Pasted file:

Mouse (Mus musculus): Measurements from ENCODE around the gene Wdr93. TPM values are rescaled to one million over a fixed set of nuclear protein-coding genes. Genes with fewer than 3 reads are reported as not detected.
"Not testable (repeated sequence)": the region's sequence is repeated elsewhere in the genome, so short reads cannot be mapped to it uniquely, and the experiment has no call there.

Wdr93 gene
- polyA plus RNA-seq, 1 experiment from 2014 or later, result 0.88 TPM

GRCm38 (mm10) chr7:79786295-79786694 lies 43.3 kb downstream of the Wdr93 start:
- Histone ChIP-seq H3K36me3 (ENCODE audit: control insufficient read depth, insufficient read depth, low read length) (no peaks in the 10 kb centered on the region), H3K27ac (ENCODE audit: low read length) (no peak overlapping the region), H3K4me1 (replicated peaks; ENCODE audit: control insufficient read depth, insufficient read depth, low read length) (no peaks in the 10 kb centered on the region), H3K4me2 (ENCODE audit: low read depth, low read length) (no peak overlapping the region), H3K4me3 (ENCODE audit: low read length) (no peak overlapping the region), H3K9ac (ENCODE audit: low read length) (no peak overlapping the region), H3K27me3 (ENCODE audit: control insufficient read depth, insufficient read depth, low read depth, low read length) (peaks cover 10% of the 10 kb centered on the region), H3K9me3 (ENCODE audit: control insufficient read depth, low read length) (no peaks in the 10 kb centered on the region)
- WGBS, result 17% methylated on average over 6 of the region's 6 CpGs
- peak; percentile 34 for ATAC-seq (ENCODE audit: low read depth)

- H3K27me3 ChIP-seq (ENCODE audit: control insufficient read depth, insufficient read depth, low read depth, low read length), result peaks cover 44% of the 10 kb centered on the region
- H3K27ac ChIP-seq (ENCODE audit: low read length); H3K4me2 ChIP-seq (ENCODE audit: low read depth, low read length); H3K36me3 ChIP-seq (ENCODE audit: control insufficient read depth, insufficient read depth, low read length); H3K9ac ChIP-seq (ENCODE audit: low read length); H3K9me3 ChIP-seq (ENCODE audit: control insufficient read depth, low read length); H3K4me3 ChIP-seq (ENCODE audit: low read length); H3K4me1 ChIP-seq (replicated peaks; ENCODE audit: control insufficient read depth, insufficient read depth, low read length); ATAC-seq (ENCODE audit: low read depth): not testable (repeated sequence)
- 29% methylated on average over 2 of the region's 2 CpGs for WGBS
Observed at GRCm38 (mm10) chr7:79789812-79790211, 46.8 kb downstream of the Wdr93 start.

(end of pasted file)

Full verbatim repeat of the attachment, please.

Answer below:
Mouse (Mus musculus): Measurements from ENCODE around the gene Wdr93. TPM values are rescaled to one million over a fixed set of nuclear protein-coding genes. Genes with fewer than 3 reads are reported as not detected.
"Not testable (repeated sequence)": the region's sequence is repeated elsewhere in the genome, so short reads cannot be mapped to it uniquely, and the experiment has no call there.

Wdr93 gene
- polyA plus RNA-seq, 1 experiment from 2014 or later, result 0.88 TPM

GRCm38 (mm10) chr7:79786295-79786694 lies 43.3 kb downstream of the Wdr93 start:
- Histone ChIP-seq H3K36me3 (ENCODE audit: control insufficient read depth, insufficient read depth, low read length) (no peaks in the 10 kb centered on the region), H3K27ac (ENCODE audit: low read length) (no peak overlapping the region), H3K4me1 (replicated peaks; ENCODE audit: control insufficient read depth, insufficient read depth, low read length) (no peaks in the 10 kb centered on the region), H3K4me2 (ENCODE audit: low read depth, low read length) (no peak overlapping the region), H3K4me3 (ENCODE audit: low read length) (no peak overlapping the region), H3K9ac (ENCODE audit: low read length) (no peak overlapping the region), H3K27me3 (ENCODE audit: control insufficient read depth, insufficient read depth, low read depth, low read length) (peaks cover 10% of the 10 kb centered on the region), H3K9me3 (ENCODE audit: control insufficient read depth, low read length) (no peaks in the 10 kb centered on the region)
- WGBS, result 17% methylated on average over 6 of the region's 6 CpGs
- peak; percentile 34 for ATAC-seq (ENCODE audit: low read depth)

- H3K27me3 ChIP-seq (ENCODE audit: control insufficient read depth, insufficient read depth, low read depth, low read length), result peaks cover 44% of the 10 kb centered on the region
- H3K27ac ChIP-seq (ENCODE audit: low read length); H3K4me2 ChIP-seq (ENCODE audit: low read depth, low read length); H3K36me3 ChIP-seq (ENCODE audit: control insufficient read depth, insufficient read depth, low read length); H3K9ac ChIP-seq (ENCODE audit: low read length); H3K9me3 ChIP-seq (ENCODE audit: control insufficient read depth, low read length); H3K4me3 ChIP-seq (ENCODE audit: low read length); H3K4me1 ChIP-seq (replicated peaks; ENCODE audit: control insufficient read depth, insufficient read depth, low read length); ATAC-seq (ENCODE audit: low read depth): not testable (repeated sequence)
- 29% methylated on average over 2 of the region's 2 CpGs for WGBS
Observed at GRCm38 (mm10) chr7:79789812-79790211, 46.8 kb downstream of the Wdr93 start.